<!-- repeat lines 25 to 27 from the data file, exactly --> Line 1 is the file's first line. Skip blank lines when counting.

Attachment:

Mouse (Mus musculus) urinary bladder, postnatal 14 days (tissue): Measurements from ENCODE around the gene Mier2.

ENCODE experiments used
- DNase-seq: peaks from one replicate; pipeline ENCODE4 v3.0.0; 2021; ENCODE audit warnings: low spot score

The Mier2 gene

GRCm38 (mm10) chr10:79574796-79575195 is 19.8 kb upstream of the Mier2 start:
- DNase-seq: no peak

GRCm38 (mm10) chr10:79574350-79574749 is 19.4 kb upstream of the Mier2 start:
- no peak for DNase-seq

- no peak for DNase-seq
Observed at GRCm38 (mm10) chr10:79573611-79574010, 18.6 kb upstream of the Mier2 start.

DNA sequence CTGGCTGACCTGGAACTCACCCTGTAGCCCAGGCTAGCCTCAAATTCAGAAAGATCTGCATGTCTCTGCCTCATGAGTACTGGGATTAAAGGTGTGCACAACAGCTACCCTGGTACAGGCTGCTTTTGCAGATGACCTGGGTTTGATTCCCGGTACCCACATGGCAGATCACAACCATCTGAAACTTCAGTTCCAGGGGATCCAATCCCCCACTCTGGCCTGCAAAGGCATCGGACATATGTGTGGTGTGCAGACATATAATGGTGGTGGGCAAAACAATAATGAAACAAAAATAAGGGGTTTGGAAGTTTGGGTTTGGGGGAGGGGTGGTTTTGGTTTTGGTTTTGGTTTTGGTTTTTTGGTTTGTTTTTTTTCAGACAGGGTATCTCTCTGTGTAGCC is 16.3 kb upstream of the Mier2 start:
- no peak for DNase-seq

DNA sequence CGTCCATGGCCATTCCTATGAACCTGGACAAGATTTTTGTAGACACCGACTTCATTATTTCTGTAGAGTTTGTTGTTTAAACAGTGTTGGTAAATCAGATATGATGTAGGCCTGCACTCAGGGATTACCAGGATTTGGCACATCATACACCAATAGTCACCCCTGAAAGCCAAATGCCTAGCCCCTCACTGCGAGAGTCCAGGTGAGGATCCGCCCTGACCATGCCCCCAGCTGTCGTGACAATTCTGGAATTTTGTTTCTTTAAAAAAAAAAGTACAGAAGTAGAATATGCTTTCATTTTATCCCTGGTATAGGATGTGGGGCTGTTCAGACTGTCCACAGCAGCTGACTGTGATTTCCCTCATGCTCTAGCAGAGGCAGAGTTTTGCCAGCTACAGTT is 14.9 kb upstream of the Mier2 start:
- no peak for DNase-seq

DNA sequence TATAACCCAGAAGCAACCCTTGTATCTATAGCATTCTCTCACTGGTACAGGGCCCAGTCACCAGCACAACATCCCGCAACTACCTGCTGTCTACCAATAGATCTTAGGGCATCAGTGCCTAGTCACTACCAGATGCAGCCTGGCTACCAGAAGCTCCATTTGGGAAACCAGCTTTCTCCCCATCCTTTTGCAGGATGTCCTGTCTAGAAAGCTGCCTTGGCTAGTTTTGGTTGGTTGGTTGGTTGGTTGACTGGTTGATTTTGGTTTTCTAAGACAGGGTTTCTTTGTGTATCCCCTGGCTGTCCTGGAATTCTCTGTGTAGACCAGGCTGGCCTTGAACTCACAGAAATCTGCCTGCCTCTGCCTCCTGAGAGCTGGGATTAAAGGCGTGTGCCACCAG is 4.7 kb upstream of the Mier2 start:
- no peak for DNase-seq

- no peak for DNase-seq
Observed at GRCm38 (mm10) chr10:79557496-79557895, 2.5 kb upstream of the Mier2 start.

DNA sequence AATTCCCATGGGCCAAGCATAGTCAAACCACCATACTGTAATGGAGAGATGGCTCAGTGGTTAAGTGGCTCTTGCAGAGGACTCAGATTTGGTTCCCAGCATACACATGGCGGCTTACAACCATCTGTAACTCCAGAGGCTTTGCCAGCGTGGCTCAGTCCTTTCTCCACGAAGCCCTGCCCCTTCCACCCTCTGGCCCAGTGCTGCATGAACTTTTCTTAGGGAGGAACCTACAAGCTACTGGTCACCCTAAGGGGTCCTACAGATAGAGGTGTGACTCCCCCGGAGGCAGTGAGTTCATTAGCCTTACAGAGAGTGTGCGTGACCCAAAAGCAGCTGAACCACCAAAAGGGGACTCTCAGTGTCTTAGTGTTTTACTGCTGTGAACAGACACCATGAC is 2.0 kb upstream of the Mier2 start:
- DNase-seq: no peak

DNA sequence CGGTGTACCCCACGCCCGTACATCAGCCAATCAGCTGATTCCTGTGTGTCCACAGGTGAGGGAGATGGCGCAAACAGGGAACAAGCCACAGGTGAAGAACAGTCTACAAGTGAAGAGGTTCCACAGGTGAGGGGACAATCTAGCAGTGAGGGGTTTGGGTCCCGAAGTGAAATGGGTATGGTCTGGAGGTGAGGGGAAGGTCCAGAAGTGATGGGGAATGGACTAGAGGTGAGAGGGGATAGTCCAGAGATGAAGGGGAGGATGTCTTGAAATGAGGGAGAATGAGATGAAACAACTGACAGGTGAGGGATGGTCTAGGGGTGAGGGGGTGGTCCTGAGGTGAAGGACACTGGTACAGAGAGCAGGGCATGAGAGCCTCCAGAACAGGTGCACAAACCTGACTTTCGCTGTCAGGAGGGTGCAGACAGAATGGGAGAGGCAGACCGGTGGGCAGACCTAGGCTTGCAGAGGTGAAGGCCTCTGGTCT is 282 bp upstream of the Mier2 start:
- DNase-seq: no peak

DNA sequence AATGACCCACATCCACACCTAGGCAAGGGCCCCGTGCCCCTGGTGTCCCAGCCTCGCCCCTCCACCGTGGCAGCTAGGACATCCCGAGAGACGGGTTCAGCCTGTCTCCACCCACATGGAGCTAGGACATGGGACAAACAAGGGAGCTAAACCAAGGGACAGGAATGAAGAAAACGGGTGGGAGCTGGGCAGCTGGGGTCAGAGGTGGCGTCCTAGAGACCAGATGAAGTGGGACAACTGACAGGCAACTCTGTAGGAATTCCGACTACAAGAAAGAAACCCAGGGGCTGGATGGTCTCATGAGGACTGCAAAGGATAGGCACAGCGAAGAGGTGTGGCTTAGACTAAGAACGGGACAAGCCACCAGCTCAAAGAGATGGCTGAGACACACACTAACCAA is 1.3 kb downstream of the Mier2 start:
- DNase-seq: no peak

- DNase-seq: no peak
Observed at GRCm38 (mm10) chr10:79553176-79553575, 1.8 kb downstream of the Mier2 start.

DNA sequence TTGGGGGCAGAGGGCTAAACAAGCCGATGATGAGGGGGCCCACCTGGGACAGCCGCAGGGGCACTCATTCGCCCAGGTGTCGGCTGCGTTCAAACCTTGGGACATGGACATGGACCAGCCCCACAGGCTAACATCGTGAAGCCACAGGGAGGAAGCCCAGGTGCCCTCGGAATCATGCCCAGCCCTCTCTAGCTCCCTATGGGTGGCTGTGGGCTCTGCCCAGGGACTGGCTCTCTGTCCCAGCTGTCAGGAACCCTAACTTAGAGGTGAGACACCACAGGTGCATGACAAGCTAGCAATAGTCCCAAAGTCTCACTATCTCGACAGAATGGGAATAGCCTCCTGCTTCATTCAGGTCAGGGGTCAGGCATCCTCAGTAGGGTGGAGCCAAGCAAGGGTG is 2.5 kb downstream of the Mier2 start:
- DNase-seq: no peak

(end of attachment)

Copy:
- DNase-seq: no peak
Observed at GRCm38 (mm10) chr10:79553176-79553575, 1.8 kb downstream of the Mier2 start.

DNA sequence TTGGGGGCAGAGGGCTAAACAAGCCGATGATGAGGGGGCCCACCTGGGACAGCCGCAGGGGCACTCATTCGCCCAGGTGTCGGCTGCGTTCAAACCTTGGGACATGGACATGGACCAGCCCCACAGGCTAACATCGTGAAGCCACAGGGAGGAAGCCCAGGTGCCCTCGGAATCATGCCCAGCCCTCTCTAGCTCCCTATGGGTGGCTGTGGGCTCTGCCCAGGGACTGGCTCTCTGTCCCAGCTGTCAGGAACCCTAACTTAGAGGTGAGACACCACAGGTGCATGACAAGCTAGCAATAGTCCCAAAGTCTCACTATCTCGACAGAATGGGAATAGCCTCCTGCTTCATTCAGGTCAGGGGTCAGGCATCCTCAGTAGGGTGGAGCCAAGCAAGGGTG is 2.5 kb downstream of the Mier2 start: